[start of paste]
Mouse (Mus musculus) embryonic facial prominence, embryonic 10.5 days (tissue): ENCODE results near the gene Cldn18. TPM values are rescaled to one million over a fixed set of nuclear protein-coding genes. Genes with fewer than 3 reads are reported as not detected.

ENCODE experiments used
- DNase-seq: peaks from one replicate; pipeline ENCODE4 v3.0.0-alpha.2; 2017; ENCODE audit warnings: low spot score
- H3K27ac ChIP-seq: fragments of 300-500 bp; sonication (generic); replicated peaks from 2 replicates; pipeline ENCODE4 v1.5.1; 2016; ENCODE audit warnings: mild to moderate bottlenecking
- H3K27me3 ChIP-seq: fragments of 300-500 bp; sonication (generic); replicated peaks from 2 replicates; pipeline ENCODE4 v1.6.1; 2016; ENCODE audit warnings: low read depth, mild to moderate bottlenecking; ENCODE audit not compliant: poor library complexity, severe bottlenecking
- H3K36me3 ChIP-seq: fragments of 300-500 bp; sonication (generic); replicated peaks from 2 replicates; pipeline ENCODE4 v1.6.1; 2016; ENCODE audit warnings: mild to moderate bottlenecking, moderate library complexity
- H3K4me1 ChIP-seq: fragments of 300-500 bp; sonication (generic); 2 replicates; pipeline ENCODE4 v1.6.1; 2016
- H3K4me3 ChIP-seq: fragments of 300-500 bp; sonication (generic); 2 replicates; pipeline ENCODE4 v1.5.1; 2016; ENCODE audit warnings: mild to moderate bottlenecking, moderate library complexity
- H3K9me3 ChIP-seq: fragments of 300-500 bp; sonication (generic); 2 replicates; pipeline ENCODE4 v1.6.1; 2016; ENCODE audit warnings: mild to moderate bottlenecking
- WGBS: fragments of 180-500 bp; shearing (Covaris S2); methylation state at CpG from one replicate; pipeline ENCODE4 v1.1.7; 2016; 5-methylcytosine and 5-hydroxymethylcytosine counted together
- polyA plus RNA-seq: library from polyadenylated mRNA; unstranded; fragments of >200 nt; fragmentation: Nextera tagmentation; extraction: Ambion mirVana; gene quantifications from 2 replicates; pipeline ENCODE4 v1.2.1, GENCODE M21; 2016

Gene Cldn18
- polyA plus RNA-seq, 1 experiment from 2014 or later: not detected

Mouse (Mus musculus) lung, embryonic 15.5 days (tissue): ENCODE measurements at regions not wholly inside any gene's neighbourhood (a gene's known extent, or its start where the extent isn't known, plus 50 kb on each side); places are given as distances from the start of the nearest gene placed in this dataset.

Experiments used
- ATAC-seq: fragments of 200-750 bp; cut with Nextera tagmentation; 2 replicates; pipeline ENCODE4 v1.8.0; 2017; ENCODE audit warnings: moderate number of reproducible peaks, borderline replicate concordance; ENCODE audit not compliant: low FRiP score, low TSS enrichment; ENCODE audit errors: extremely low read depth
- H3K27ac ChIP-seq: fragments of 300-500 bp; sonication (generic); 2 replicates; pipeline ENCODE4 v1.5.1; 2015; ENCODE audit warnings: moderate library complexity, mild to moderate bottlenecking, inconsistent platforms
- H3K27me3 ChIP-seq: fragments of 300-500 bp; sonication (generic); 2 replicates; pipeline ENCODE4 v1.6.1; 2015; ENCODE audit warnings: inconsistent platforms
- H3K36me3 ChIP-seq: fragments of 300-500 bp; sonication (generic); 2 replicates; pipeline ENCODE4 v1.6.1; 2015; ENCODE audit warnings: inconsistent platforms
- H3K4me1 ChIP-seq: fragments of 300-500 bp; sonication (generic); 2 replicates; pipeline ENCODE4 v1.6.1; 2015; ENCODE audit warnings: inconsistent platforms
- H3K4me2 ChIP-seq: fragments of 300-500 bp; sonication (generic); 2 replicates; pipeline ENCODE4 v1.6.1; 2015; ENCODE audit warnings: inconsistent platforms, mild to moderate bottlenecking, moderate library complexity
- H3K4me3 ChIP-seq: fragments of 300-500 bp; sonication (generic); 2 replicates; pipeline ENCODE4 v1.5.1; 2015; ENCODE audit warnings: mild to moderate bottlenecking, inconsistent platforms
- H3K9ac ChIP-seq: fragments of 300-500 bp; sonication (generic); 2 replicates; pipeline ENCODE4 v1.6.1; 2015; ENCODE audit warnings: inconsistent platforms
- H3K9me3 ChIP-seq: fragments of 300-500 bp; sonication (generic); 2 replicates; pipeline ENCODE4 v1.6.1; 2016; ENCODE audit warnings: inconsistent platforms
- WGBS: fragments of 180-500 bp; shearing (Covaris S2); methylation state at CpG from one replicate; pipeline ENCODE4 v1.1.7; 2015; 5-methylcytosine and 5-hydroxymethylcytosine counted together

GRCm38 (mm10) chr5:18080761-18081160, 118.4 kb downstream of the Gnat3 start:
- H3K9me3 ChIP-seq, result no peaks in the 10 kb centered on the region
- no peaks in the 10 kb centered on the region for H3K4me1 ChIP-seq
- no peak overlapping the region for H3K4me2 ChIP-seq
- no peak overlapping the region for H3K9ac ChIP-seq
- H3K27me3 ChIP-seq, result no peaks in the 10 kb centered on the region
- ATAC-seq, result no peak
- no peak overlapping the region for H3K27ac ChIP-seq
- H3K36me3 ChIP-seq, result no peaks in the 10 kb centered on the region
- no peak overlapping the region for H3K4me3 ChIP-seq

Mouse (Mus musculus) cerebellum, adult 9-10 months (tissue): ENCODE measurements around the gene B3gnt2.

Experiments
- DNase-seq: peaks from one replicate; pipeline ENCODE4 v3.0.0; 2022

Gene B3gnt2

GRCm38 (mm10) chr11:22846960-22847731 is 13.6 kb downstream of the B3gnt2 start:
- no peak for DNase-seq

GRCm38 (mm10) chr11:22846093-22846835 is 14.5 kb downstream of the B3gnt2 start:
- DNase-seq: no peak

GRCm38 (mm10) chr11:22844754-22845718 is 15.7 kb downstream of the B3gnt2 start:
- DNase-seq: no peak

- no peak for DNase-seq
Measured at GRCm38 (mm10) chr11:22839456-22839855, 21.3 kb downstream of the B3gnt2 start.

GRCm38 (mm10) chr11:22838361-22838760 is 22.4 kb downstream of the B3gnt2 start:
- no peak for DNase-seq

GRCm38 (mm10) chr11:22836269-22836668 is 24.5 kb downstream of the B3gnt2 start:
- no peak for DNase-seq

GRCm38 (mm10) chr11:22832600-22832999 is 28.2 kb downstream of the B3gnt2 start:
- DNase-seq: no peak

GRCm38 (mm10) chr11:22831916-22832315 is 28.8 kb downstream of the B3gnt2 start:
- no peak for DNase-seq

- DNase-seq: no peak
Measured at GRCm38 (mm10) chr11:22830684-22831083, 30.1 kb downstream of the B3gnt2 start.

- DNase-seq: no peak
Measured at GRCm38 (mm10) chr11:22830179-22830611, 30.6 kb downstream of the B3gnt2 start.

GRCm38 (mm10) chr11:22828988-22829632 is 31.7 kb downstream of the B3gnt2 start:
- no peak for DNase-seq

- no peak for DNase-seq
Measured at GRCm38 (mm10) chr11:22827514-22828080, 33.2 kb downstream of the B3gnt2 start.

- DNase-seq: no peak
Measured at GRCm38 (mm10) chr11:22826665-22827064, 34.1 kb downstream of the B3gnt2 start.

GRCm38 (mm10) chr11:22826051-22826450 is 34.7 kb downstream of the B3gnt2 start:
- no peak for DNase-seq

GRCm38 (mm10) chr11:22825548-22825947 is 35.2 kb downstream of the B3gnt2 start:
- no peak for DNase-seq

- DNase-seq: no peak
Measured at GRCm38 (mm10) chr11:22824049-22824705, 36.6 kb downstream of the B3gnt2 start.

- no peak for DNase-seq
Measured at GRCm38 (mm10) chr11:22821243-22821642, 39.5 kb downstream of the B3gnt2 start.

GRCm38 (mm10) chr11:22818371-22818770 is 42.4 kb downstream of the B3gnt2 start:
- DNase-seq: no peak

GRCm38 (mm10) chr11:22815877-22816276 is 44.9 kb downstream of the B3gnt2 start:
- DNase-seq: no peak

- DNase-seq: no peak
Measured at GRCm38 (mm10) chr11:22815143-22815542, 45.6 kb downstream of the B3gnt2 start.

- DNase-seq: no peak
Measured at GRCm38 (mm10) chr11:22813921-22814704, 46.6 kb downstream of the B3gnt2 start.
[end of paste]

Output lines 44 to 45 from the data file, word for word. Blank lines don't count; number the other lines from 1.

GRCm38 (mm10) chr11:22844754-22845718 is 15.7 kb downstream of the B3gnt2 start:
- DNase-seq: no peak